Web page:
Kid’s Food Allergies-What You Should Know
Did you know that 1 in 13 children in the United States have food allergies?
Guest Post by Char Huskins
I am a “Food Allergy Mom”, with two of my three children having allergies severe enough to require epi-pens at all times. My daughter had her first severe reaction to peanuts at 14 months old, and after a very scary ER trip, we’ve been peanut-free ever since.
My middle son has struggled for years with asthma and colds, but we only recently discovered that his respiratory issues were related to food allergies. He’s actually allergic to more foods than his sister, and it was a shock to find this out. (Talk about Mommy guilt!) Turns out he thought itching skin and itchy eyes and throat was a NORMAL reaction to eating. Poor guy…
Food allergies can be nerve-wracking, inconvenient, and frustrating. We’ve been going through a grieving process with our son, as he’s now giving up a lot of his favorite foods that were actually making him sick. He likes to remind his sister, “It’s a LOT harder on me, because I KNOW what I’m missing… you don’t even remember peanuts”. He’s right. It’s hard. But, we are learning, and he is learning early in life – it is what it is.. and this is what it is.
Tips About Food Allergies:
Teresa has a great post about Food Allergies, and preparing for visits with grandchildren with allergies. I’d like to add a few additional thoughts.
– First – it’s SO much easier to deal with food allergies now than it was even 8 years ago when Martha was diagnosed. Unfortunately, food allergies are on the rise, but because of that, the resources, food options and support is much larger. If you or your family have received a food allergy diagnosis, I recommend the FARE website. Information on EVERY possible aspect of food allergies can be found here, along with support groups.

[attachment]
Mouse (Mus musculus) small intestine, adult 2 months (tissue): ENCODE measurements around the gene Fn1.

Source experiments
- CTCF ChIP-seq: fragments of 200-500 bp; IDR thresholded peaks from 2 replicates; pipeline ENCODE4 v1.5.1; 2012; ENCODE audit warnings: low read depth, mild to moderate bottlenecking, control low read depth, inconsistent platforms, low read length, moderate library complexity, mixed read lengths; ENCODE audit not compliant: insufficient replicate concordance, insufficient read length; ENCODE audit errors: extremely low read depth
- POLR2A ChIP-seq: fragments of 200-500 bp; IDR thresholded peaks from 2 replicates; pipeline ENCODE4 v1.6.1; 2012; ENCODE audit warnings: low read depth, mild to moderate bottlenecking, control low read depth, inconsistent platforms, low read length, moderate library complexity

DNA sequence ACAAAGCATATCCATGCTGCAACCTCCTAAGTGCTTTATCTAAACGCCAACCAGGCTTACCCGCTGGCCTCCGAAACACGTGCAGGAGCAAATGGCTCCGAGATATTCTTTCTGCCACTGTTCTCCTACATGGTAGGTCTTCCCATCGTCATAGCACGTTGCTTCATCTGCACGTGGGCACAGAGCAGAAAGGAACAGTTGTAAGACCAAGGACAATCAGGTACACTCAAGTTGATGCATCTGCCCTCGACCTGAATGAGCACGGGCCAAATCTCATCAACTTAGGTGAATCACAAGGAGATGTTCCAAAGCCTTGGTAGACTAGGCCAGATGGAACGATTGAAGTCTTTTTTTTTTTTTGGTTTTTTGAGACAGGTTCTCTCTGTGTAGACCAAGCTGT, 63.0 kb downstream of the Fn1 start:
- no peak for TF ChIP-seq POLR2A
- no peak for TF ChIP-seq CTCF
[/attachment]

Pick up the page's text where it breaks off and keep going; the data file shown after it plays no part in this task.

– Please recognize that food allergies are REAL and SERIOUS. Yes, there are many people who have food sensitivities, but my children have life-threatening food allergies. It’s a matter of life and death for Martha to be exposed to peanuts. That means we can sometimes come across as a bit paranoid.
– You don’t have to give up cooking and baking! My son and daughter LOVE to be in the kitchen. Here is a great resource page on the FARE website for a food substitutions, when baking. Since finding out about my son’s gluten allergy, we’ve discovered just how many options there are for gluten-free baking mixes. Just yesterday, he made a “Funfetti” cake, and he gets to enjoy it all by himself!
– Holidays can be tougher, but they are do-able! I’ll have more about Halloween and baking for the holidays with food allergies in the coming weeks. What are your experiences with kids/grandkids and food allergies? We’d love to hear about it!